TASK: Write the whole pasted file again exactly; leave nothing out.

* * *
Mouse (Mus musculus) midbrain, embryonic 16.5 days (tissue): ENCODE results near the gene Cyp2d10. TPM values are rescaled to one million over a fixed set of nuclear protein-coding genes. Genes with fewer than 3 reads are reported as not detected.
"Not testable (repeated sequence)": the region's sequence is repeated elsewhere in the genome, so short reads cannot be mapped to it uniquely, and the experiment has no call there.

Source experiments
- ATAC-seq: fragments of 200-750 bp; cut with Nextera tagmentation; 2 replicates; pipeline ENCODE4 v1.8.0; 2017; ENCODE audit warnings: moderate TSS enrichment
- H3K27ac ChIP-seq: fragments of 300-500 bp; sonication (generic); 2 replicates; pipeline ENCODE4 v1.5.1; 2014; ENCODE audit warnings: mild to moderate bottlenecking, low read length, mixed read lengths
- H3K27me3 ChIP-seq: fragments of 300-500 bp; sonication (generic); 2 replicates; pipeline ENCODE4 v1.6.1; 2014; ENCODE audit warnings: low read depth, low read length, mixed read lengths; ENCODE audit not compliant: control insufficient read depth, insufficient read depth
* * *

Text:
Mouse (Mus musculus) midbrain, embryonic 16.5 days (tissue): ENCODE results near the gene Cyp2d10. TPM values are rescaled to one million over a fixed set of nuclear protein-coding genes. Genes with fewer than 3 reads are reported as not detected.
"Not testable (repeated sequence)": the region's sequence is repeated elsewhere in the genome, so short reads cannot be mapped to it uniquely, and the experiment has no call there.

Source experiments
- ATAC-seq: fragments of 200-750 bp; cut with Nextera tagmentation; 2 replicates; pipeline ENCODE4 v1.8.0; 2017; ENCODE audit warnings: moderate TSS enrichment
- H3K27ac ChIP-seq: fragments of 300-500 bp; sonication (generic); 2 replicates; pipeline ENCODE4 v1.5.1; 2014; ENCODE audit warnings: mild to moderate bottlenecking, low read length, mixed read lengths
- H3K27me3 ChIP-seq: fragments of 300-500 bp; sonication (generic); 2 replicates; pipeline ENCODE4 v1.6.1; 2014; ENCODE audit warnings: low read depth, low read length, mixed read lengths; ENCODE audit not compliant: control insufficient read depth, insufficient read depth